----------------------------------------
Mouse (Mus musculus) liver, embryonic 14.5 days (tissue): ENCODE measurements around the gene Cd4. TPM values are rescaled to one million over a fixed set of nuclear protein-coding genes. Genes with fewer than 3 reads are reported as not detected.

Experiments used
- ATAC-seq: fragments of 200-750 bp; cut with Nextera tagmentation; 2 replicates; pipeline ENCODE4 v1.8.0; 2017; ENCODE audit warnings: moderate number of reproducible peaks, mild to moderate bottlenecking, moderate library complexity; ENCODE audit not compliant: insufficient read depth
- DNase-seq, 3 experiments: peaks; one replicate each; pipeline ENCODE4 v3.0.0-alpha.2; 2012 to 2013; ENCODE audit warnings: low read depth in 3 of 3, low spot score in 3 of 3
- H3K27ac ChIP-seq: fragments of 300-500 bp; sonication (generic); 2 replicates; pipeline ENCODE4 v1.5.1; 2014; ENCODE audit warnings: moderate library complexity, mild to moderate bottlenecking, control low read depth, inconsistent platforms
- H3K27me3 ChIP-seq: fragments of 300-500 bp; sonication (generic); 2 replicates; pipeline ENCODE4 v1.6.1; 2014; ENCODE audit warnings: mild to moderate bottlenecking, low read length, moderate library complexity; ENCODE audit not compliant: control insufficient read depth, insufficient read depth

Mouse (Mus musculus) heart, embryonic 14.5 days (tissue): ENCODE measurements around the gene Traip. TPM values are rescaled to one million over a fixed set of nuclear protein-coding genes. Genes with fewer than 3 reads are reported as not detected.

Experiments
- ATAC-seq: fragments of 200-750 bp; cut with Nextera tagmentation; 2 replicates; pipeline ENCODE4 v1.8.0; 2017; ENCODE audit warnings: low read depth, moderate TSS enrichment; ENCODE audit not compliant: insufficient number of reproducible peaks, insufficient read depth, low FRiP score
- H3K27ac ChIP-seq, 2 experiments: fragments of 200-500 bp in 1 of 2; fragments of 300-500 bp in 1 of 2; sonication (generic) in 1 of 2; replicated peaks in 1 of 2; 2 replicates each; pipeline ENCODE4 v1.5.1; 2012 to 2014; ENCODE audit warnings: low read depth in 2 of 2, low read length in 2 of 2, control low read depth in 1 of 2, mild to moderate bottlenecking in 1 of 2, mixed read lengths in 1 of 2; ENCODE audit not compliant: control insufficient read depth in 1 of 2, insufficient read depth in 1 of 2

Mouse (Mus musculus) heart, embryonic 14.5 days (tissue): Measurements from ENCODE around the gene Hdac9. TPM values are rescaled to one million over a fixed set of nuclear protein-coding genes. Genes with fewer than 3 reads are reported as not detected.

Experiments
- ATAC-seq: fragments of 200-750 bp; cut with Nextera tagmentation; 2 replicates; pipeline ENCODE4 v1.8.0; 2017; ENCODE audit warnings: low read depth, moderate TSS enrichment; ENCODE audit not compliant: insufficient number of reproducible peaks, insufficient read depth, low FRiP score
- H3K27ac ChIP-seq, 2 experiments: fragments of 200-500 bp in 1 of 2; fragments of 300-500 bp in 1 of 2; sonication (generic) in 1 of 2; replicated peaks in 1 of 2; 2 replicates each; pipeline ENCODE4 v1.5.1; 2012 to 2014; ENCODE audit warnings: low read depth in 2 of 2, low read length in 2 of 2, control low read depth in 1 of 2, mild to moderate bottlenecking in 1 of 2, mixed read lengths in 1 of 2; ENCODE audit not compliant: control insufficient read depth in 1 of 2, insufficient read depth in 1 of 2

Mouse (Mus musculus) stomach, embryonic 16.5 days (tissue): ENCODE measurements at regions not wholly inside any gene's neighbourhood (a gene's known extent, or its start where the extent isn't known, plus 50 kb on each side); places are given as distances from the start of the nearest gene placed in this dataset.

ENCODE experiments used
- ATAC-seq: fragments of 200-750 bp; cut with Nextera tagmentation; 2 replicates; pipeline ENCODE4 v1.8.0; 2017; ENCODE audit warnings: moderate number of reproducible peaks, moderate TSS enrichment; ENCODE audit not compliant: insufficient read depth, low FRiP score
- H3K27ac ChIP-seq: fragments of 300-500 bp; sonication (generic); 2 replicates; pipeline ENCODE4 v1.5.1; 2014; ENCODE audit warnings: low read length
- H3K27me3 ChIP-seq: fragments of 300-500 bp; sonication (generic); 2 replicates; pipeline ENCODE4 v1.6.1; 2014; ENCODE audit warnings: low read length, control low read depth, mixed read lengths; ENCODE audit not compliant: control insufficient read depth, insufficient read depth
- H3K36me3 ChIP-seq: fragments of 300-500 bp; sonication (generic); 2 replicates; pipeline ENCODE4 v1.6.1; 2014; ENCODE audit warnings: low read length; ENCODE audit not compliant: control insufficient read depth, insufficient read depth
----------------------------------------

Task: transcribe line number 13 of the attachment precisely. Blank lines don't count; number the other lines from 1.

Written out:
- ATAC-seq: fragments of 200-750 bp; cut with Nextera tagmentation; 2 replicates; pipeline ENCODE4 v1.8.0; 2017; ENCODE audit warnings: low read depth, moderate TSS enrichment; ENCODE audit not compliant: insufficient number of reproducible peaks, insufficient read depth, low FRiP score